Frances Dinkelspiel tells the history of the Judah L. Magnes Museum and the establishment of The Magnes Collection of Jewish Art and Life at The Bancroft Library in the Fall 2010 edition of Bancroftiana, Newsletter of the Friends of The Bancroft Library.
The etrog (Heb. אתרוג, citrus fruit) is one of the “Four Species” used during the rituals relating to the Festival of Sukkot (or Tabernacles). Following rabbinic interpretations (based on the Mishnah and the Talmud, Sukkah), the “Four Species” (a date palm frond, myrtle and willow branches, and an etrog) are typically acquired during the days between Yom Kippur [...]
Greetings from my new home at the Bancroft and Happy Holidays! These days and months, preparing for the visible storage of the Magnes Collection in its future home in downtown Berkeley, I am busy researching art and artifacts in the art storage facility where the collection will be kept until its move. Quite prophetically, a [...]
Congratulations to the Casden Institute for the Study of the Jewish Role in American Life (USC) for publishing the seventh volume of its Annual Review (August 2010). A Cultural History of Jews in California, edited by Bruce Zuckerman with William Deverell (guest editor) and Lisa Ansell (associate editor) covers a topic that is defined as [...]
As the archivist for The Magnes Collection of Jewish Art and Life at the Bancroft Library, I am currently stationed out at a new, state-of-the-art storage facility on Regatta Blvd in Richmond, California. The Western Jewish History Center archival collections, housed for forty three years in the attic of the Magnes Museum building on Russell [...]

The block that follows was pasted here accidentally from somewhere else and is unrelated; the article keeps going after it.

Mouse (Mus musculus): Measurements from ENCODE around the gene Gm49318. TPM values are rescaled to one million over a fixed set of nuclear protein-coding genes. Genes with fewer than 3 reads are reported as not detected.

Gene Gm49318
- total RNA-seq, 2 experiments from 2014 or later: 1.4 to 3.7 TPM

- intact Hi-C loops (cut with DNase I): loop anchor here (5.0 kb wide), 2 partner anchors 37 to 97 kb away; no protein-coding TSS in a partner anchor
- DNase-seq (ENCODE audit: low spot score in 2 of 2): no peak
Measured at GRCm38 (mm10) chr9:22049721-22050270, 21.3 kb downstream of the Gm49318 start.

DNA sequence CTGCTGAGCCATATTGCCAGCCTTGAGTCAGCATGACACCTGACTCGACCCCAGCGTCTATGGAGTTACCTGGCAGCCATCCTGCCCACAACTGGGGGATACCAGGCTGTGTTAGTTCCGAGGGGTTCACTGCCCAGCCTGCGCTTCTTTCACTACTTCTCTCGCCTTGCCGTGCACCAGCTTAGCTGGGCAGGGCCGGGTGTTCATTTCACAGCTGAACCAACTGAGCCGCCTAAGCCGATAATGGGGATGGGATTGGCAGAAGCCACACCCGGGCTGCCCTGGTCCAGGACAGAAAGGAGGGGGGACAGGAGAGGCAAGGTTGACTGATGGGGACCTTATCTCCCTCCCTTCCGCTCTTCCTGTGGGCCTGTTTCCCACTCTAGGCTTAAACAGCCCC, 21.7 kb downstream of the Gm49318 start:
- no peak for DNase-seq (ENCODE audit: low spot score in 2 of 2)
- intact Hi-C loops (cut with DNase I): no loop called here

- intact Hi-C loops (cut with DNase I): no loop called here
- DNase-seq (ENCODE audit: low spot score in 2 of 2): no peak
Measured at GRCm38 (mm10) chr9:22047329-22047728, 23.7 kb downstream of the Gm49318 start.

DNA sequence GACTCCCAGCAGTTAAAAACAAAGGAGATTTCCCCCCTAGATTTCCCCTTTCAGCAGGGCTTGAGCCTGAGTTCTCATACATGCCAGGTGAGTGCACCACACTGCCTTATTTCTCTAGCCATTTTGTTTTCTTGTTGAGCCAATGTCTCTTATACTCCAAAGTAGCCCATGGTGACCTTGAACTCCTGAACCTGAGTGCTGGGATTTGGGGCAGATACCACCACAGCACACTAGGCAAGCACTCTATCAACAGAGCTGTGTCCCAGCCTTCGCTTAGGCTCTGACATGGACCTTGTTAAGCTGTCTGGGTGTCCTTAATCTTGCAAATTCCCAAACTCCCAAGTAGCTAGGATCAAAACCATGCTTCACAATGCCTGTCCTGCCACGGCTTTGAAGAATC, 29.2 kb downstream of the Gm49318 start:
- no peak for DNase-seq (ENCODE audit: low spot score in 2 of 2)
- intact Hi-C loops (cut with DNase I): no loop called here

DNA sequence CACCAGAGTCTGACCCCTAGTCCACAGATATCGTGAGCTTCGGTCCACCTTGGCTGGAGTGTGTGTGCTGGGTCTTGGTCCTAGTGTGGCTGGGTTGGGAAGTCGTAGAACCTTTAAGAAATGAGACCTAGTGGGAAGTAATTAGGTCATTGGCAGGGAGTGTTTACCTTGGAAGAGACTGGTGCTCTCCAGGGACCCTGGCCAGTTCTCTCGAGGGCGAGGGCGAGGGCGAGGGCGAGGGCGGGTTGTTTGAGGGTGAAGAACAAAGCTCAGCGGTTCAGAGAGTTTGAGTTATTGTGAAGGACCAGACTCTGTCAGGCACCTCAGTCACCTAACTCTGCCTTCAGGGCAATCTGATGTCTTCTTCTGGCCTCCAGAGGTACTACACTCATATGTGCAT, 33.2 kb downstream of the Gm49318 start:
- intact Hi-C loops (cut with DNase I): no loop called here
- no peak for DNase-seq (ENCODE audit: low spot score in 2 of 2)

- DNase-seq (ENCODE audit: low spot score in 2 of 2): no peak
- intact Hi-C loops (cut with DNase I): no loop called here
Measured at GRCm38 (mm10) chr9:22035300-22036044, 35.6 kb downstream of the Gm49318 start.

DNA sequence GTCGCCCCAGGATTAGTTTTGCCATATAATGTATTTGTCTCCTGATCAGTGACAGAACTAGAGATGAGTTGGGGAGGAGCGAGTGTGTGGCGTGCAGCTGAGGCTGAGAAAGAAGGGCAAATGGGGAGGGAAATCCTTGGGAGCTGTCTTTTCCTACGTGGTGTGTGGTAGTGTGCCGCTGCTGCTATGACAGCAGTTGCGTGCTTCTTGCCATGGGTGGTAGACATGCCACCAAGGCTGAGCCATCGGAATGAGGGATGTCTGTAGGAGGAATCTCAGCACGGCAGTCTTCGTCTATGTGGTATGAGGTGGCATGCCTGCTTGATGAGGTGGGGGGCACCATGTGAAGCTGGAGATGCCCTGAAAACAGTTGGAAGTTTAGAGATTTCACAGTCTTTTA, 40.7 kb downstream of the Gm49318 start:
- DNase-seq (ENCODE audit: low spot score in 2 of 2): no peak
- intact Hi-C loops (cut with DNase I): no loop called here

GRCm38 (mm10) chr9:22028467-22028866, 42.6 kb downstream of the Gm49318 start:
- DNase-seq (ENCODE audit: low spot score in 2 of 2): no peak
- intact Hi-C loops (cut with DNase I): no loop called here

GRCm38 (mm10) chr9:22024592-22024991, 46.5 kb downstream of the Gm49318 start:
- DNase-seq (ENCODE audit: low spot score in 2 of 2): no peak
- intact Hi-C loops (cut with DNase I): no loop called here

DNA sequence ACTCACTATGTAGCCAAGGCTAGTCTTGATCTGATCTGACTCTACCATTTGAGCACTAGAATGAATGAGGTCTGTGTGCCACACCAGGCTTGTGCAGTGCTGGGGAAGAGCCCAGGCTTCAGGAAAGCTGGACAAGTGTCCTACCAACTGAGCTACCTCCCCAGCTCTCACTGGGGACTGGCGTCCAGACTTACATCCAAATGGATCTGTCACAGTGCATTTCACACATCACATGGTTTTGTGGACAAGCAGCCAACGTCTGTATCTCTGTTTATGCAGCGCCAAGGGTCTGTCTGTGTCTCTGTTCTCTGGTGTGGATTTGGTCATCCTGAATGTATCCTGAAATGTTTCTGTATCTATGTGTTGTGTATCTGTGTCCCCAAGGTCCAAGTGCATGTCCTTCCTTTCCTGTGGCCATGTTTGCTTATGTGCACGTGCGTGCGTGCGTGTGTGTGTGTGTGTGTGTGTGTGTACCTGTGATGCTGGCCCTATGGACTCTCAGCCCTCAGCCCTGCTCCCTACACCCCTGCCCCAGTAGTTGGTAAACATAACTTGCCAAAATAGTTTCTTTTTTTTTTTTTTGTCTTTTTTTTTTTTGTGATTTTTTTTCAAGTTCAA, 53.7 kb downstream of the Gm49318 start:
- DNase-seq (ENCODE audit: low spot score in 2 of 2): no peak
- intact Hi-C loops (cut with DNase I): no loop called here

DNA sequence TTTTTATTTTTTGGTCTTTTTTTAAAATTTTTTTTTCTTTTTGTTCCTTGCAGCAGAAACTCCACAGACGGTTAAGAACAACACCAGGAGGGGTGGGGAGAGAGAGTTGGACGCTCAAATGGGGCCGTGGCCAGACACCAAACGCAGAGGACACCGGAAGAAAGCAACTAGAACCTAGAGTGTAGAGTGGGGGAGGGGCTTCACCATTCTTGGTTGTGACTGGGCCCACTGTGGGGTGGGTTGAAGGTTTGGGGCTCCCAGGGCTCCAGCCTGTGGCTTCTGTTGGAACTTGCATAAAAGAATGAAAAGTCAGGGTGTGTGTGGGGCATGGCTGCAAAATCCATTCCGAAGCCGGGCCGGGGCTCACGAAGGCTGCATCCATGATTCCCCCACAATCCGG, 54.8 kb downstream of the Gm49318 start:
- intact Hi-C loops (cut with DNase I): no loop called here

A month after the move from Judah L. Magnes Museum‘s former home on Russell Street, and the creation of The Magnes Collection of Jewish Art and Life at The Bancroft Library of the University of California, Berkeley, our staff is settled in its new quarters and is wasting no time in anticipation of the grand [...]
A “Torah binder” is a Jewish ceremonial textile used to keep a Torah scroll closed tightly when it is not being used for synagogue reading. In some Jewish communities in Germany and Eastern Europe, Torah binders were made from the linen or cotton cloth used to cover new-born males during the Circumcision ceremony (brit milah). The [...]
The modern cultural genre of the picture postcard, which is well represented in the Magnes collection (which includes over 3,000 postcards, and many greeting cards), is explored in a recent essay by Hebrew University’s Professor of Folklore and Professor of Hebrew Literature, Galit Hasan-Rokem. The article, which opens with quotations from Walter Benjamin and Susan [...]
At the center of a large architectural edifice, a man contemplates “the terrestrial globe bursting forth from the midst of clouds and receiving luminous emanations from the Most High.” Around this image is a fantastically elaborate array of niches containing narrative scenes, friezes and frames enclosing blocks of text, rows of figures, Kabbalistic symbols and programs, Zodiac signs, and divine names. Beneath, in Hebrew and English, is the title “Origin of the Rites and Worship of the Hebrews”. The work was reproduced and published for the American public in 1859 together with an “Explication”, a one hundred twelve page explanatory booklet translated from the original French, 3 by Max Wolff, rabbi of Ohabei Shalom Congregation in Boston, who later served as a cantor in San Francisco.
The Magnes’ magnificent red and gold Torah ark from India is now on display in the Contemporary Jewish Museum’s year-long exhibition “As it is Written.” It has not been exhibited since the museum’s Telling Time exhibit in 1999-2000 and the CJM show gives it a spectacular setting.